this is how i made some cheap-o reacher arms for an actor in my haunted trail. they were quite effective, in fact a woman had to be rushed to the hospital straight from the clown area-she went into labor!
Step 1: A Little Back-story First (you Can Skip This If You Like)
we do a haunted trail, and one of our actors is a friend of my son. Dillon, the friend, is a BIG boy. last year his clown costume literally shredded off him. so we had to come up with something different. looking online, the Reacher costumes appealed, but we can't afford them... so i improvised with recycled items and ingenuity.
the pic is Dillon, holding my son Josh like a baby. like i said, he's a BIG boy!
Step 2: What You'll Need
you will need 2 3-foot-long pieces of corrugated black tubing
dremel or drill
screws and screwdriver
2 bicycle horn squeakers
large washers that will fit on the squeakers posts.
hotglue and glue gun
whatever kind of materials you'll want to cover your arms in
10 bicycle spokes
2 rubber gloves
a cape of some sort
Step 3: Getting Started
take your corrugated tubing and slice it with the razor knife half way up the length. you'll want to squeeze it together to form a taper to the arms. use the zip ties to maintain the taper. an extra pair of hands is invaluable at this point!
although one of these pics show a hand already attached, it also shows the fold and the zip tie holding it. you'll want to use several zip ties up the length of the fold for strength.
Step 4: Fingers
take the shredded newspaper and stuff the fingers of the gloves. really pack it in there firmly. you want them to be firm. i used newspaper in the fingers, if you have time to do this part in stages (i didn't) you could simply great foam the fingers and hands separately allowing each several hours to set up.
whichever method you used, once you've got the fingers stuffed, take a bike spoke (curved end first) and insert it into the finger. this will allow you to position the fingers somewhat when we're finished.
Step 5: Hands
now that you have the fingers stuffed and the spokes places, great foam the hands. not too much! remember it expands like crazy! if you need them a little more plump after it's set up, simply add a little more great foam.
Step 6: Attaching Hands to Arms
no pic of this, but bend the ends of the spokes out somewhat. this will help to 'lock' them into place inside the corrugated tubing. then go ahead and slide the spokes in, turning and finagling as you insert them until the hand is positioned firmly inside the wrist are.
using several of the screws and the screwdriver, attach them to the wrists.
if your hands are a little too skinny to fill the arm holes, use some great foam or a packing material and a little hotglue to attach. you won't see that area in the finished project, so go ahead.
Step 7: Hand Holds
since my husband and i work at a bicycle shop, i came by these squeakers easily. you may have to look around until you find some you like...but be sure you get ones that will fit inside your arms!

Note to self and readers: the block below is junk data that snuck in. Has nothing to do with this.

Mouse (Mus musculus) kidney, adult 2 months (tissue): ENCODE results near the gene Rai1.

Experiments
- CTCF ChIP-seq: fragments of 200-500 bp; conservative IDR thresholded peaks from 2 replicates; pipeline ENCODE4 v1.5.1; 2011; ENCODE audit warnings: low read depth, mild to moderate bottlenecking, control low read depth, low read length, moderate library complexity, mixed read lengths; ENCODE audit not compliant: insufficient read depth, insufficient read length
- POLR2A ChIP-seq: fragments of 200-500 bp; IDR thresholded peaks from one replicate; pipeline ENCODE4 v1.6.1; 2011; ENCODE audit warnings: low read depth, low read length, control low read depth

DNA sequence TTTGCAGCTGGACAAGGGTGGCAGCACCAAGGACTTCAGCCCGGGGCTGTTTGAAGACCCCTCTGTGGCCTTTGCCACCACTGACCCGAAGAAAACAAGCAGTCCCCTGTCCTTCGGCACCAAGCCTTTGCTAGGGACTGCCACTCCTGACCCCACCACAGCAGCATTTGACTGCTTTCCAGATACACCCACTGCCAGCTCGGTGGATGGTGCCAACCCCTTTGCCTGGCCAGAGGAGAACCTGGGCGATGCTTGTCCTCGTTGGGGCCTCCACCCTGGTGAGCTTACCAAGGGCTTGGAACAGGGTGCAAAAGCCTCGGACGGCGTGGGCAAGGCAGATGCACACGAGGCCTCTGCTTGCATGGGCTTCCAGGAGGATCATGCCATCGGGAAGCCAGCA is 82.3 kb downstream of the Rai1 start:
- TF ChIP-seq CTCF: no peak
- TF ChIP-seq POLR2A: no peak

i had to fix one of their ears with hotglue... my chihuahua thought it was a chewtoy *eyeroll*
dremel a couple of holes where you want the hand holds to be. (test fit your actors arms for the exact placement of hand holds)
insert the mounting bolts through the holes, add washers and then nuts that came with the squeakers. a good dollop of hotglue will lock them into place and prevent sharp edges on your arms.
Step 8: Finishing Up
make a trip to the fabric store and select the material to finish your arms with. since i was making a clown, i went with loud, horribly clashing colors.
i chose yellow and black stripes and orange pom poms. yikes, huh? =D
the cape our clown, Dillon will wear is terribly loud (and incredibly AWESOME!)
while at the fabric store, buy 2 packages of velcro patches if you want to attach the cape to the arms. i did this and it is IMPRESSIVE when Dillon throws his arms out. (that is my son wearing it in the pic, he's much smaller then the actor this was made for)
simply place the material on and around the arms, hot glueing and folding it into place. there is no right or wrong in doing this, especially for a clown... i bought like 2 yards of material and had very little left over.
if you're going to attach the cape to the arms, have a model put them on, and line up the velcro. then simply hot glue into place.
Step 9: There You Have It
easy as 1-2-3, a set of cool reacher arms that will compliment a clown costume. these are especially effective in a strobe situation. be sure the actor has room to maneuver without striking patrons, and have fun!
the rest of his costume is a black sweatshirt and pants with painted-on black light reactive circles, and a regular clown mask, also treated with blacklight reactive paints in strategic places (around eyes and teeth)
i didn't get any pics of the reachers in action as i act in the trail as well... but this is the scare that sent a pregnant woman into labor at our trail!